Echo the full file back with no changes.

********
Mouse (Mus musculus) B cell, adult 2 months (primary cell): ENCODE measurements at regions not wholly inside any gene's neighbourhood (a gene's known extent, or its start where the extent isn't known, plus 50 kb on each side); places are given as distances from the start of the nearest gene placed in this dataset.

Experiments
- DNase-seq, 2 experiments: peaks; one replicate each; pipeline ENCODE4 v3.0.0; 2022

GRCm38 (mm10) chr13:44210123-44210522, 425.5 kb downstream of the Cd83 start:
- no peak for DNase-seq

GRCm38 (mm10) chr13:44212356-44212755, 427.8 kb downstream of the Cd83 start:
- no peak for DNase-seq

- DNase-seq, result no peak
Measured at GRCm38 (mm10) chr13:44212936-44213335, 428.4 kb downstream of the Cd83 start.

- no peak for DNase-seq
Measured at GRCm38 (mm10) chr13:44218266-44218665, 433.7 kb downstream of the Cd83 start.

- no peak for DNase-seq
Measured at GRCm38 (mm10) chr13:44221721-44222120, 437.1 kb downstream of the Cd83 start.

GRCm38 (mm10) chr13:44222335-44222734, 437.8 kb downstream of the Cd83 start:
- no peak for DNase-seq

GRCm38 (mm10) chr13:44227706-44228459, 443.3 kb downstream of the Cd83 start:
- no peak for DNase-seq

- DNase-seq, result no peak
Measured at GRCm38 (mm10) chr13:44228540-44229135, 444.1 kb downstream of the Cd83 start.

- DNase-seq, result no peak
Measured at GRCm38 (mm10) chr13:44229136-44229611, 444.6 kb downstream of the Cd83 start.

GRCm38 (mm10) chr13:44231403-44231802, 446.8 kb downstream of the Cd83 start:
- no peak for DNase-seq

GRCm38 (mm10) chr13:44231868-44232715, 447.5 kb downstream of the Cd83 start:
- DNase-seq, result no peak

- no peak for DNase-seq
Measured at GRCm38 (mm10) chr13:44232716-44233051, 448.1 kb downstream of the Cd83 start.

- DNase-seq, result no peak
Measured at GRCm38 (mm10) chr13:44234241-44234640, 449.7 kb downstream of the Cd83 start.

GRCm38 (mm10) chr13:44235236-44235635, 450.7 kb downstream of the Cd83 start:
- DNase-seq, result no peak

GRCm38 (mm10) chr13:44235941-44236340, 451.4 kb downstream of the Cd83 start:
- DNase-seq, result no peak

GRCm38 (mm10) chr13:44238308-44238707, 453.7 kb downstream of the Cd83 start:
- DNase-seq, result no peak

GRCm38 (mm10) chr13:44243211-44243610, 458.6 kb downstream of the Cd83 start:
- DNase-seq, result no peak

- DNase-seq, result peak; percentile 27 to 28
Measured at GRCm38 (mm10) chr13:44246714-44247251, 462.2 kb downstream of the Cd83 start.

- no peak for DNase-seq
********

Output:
Mouse (Mus musculus) B cell, adult 2 months (primary cell): ENCODE measurements at regions not wholly inside any gene's neighbourhood (a gene's known extent, or its start where the extent isn't known, plus 50 kb on each side); places are given as distances from the start of the nearest gene placed in this dataset.

Experiments
- DNase-seq, 2 experiments: peaks; one replicate each; pipeline ENCODE4 v3.0.0; 2022

GRCm38 (mm10) chr13:44210123-44210522, 425.5 kb downstream of the Cd83 start:
- no peak for DNase-seq

GRCm38 (mm10) chr13:44212356-44212755, 427.8 kb downstream of the Cd83 start:
- no peak for DNase-seq

- DNase-seq, result no peak
Measured at GRCm38 (mm10) chr13:44212936-44213335, 428.4 kb downstream of the Cd83 start.

- no peak for DNase-seq
Measured at GRCm38 (mm10) chr13:44218266-44218665, 433.7 kb downstream of the Cd83 start.

- no peak for DNase-seq
Measured at GRCm38 (mm10) chr13:44221721-44222120, 437.1 kb downstream of the Cd83 start.

GRCm38 (mm10) chr13:44222335-44222734, 437.8 kb downstream of the Cd83 start:
- no peak for DNase-seq

GRCm38 (mm10) chr13:44227706-44228459, 443.3 kb downstream of the Cd83 start:
- no peak for DNase-seq

- DNase-seq, result no peak
Measured at GRCm38 (mm10) chr13:44228540-44229135, 444.1 kb downstream of the Cd83 start.

- DNase-seq, result no peak
Measured at GRCm38 (mm10) chr13:44229136-44229611, 444.6 kb downstream of the Cd83 start.

GRCm38 (mm10) chr13:44231403-44231802, 446.8 kb downstream of the Cd83 start:
- no peak for DNase-seq

GRCm38 (mm10) chr13:44231868-44232715, 447.5 kb downstream of the Cd83 start:
- DNase-seq, result no peak

- no peak for DNase-seq
Measured at GRCm38 (mm10) chr13:44232716-44233051, 448.1 kb downstream of the Cd83 start.

- DNase-seq, result no peak
Measured at GRCm38 (mm10) chr13:44234241-44234640, 449.7 kb downstream of the Cd83 start.

GRCm38 (mm10) chr13:44235236-44235635, 450.7 kb downstream of the Cd83 start:
- DNase-seq, result no peak

GRCm38 (mm10) chr13:44235941-44236340, 451.4 kb downstream of the Cd83 start:
- DNase-seq, result no peak

GRCm38 (mm10) chr13:44238308-44238707, 453.7 kb downstream of the Cd83 start:
- DNase-seq, result no peak

GRCm38 (mm10) chr13:44243211-44243610, 458.6 kb downstream of the Cd83 start:
- DNase-seq, result no peak

- DNase-seq, result peak; percentile 27 to 28
Measured at GRCm38 (mm10) chr13:44246714-44247251, 462.2 kb downstream of the Cd83 start.

- no peak for DNase-seq